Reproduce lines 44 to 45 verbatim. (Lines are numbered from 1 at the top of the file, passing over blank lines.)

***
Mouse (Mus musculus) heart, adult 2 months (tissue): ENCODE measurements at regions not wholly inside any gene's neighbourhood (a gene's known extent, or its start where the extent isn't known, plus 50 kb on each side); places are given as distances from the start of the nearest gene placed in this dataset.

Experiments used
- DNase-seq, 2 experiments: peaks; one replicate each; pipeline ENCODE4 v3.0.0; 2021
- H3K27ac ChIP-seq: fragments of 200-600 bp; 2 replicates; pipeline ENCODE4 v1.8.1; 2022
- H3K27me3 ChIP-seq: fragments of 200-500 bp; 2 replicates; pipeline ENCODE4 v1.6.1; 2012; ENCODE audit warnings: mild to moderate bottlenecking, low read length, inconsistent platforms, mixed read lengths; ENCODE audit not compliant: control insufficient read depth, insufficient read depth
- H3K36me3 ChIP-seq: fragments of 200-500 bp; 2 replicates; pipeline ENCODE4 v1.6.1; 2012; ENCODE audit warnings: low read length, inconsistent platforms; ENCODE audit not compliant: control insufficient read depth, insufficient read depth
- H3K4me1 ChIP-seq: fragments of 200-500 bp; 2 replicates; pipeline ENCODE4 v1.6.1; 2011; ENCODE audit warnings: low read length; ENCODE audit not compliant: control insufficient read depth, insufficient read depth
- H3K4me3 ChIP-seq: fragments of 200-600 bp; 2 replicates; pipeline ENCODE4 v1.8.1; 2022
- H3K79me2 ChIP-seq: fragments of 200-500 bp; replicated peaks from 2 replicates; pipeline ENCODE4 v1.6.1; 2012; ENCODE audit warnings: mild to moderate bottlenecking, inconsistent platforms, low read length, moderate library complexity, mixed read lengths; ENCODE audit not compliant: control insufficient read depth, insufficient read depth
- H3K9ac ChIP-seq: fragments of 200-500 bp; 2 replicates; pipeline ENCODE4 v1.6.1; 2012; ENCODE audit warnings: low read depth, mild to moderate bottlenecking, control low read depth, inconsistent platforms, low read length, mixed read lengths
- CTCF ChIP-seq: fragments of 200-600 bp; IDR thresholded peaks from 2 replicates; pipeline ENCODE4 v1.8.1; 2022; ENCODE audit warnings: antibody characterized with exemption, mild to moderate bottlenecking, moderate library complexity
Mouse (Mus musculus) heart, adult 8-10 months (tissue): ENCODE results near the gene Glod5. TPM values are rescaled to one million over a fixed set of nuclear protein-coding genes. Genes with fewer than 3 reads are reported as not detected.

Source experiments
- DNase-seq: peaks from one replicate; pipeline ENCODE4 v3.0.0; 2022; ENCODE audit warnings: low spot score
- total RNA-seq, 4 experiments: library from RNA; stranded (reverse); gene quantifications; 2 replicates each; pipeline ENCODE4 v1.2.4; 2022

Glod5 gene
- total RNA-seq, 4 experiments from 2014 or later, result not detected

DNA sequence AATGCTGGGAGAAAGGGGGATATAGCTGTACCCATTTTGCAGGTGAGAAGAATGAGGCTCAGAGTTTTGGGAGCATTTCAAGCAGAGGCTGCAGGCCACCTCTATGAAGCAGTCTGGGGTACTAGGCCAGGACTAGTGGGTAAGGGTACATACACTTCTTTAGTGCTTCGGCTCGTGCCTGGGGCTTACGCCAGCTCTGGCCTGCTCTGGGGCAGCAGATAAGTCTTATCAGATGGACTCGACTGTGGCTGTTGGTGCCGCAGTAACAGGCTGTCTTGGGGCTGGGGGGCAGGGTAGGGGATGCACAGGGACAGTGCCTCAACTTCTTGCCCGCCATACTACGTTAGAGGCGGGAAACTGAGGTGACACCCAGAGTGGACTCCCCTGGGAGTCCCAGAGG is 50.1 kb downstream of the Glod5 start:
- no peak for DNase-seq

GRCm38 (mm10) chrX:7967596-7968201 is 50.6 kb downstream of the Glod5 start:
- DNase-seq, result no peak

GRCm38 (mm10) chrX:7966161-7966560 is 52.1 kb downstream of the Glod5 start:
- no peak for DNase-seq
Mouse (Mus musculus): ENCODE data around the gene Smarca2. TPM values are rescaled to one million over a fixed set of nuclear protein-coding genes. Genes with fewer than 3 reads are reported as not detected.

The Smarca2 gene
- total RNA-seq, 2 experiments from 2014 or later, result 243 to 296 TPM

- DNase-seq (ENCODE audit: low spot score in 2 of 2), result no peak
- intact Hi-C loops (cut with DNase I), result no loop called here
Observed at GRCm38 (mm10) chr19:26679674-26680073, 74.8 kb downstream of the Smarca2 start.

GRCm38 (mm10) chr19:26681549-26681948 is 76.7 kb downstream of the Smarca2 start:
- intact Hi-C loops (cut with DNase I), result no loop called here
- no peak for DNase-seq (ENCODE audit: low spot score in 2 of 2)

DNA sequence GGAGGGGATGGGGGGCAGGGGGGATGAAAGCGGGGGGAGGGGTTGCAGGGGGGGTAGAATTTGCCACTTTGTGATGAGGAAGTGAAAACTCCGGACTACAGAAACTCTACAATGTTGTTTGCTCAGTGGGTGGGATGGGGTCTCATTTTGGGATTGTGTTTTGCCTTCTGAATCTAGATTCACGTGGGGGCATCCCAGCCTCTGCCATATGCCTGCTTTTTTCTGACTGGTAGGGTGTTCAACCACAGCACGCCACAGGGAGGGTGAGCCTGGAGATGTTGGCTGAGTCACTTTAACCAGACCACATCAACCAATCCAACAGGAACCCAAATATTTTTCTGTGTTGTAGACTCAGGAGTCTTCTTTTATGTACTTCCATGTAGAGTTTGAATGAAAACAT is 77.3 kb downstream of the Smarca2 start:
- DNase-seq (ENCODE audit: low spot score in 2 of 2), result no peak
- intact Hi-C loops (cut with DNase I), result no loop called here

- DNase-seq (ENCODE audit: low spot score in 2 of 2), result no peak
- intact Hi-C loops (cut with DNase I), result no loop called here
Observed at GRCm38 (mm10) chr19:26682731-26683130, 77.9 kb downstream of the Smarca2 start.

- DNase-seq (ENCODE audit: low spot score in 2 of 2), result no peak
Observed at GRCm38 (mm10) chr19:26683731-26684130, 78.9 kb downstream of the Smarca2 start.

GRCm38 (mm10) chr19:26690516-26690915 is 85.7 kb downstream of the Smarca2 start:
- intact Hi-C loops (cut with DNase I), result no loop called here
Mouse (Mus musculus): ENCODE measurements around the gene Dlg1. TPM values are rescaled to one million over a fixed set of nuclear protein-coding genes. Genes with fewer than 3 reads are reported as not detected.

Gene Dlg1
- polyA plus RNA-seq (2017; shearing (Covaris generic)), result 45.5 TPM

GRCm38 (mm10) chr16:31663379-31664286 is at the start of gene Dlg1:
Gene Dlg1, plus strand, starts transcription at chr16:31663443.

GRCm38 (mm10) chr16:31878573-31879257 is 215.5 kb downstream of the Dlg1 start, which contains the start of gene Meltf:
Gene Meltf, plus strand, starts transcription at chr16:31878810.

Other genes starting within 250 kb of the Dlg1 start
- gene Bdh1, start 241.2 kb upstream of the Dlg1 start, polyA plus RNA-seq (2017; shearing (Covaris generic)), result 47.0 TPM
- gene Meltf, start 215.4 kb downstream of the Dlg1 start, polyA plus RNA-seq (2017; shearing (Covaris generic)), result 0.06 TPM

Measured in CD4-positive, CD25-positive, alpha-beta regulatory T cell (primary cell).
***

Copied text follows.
Gene Dlg1
- polyA plus RNA-seq (2017; shearing (Covaris generic)), result 45.5 TPM